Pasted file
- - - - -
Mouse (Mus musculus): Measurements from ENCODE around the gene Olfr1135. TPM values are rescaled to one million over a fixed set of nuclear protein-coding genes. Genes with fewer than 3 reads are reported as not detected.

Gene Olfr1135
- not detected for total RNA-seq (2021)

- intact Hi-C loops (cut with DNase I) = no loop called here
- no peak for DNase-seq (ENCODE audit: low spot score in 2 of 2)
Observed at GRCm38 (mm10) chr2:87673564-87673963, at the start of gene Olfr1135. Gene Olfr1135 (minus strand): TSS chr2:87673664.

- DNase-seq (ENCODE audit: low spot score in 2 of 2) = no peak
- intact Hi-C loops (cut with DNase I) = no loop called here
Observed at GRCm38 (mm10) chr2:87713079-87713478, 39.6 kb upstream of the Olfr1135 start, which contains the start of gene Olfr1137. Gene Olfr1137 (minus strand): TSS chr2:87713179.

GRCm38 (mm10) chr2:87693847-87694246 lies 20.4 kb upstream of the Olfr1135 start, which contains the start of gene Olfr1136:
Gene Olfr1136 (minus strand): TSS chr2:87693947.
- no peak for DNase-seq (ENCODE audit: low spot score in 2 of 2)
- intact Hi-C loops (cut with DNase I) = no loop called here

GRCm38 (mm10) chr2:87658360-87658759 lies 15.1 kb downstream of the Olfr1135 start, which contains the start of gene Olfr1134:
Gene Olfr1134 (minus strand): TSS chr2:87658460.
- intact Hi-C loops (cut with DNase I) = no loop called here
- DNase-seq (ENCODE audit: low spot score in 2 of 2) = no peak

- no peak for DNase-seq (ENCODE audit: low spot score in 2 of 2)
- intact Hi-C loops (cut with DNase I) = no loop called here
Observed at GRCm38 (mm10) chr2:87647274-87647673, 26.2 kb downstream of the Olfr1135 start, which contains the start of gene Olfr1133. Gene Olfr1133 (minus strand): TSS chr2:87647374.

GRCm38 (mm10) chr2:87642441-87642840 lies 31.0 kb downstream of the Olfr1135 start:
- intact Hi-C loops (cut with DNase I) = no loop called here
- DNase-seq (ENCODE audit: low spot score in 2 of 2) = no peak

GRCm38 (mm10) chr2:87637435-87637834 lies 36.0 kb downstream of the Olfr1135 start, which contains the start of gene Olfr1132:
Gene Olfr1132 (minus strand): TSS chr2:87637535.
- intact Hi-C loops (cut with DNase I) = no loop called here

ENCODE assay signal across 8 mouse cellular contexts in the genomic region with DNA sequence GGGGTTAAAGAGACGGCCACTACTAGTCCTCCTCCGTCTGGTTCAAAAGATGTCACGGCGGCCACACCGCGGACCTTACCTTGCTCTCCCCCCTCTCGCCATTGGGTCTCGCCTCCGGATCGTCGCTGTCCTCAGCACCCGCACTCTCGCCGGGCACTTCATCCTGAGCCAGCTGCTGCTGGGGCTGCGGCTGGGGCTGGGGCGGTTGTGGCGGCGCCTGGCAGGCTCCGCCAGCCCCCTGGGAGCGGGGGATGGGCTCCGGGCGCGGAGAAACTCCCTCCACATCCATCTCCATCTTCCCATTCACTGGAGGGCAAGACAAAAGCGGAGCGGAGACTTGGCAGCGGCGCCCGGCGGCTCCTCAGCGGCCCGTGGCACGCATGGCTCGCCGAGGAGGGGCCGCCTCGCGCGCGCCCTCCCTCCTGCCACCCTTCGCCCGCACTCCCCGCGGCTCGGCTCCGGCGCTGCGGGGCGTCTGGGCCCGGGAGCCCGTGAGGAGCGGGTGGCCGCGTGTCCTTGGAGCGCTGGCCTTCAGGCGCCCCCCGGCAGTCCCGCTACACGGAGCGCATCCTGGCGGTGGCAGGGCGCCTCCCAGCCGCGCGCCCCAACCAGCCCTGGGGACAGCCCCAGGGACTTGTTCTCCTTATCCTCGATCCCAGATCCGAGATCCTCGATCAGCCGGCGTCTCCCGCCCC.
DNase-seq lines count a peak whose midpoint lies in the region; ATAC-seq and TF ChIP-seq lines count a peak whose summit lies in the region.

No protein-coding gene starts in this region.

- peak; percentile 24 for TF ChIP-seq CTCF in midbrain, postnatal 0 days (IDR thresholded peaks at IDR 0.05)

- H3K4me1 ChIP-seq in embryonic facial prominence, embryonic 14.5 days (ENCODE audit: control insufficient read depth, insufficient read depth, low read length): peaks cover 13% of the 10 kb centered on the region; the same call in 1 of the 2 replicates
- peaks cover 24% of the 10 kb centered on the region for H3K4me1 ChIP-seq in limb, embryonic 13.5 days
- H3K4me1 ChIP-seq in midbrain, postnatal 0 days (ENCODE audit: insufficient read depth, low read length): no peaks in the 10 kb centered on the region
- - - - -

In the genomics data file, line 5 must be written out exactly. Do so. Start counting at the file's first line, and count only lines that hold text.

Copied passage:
- no peak for DNase-seq (ENCODE audit: low spot score in 2 of 2)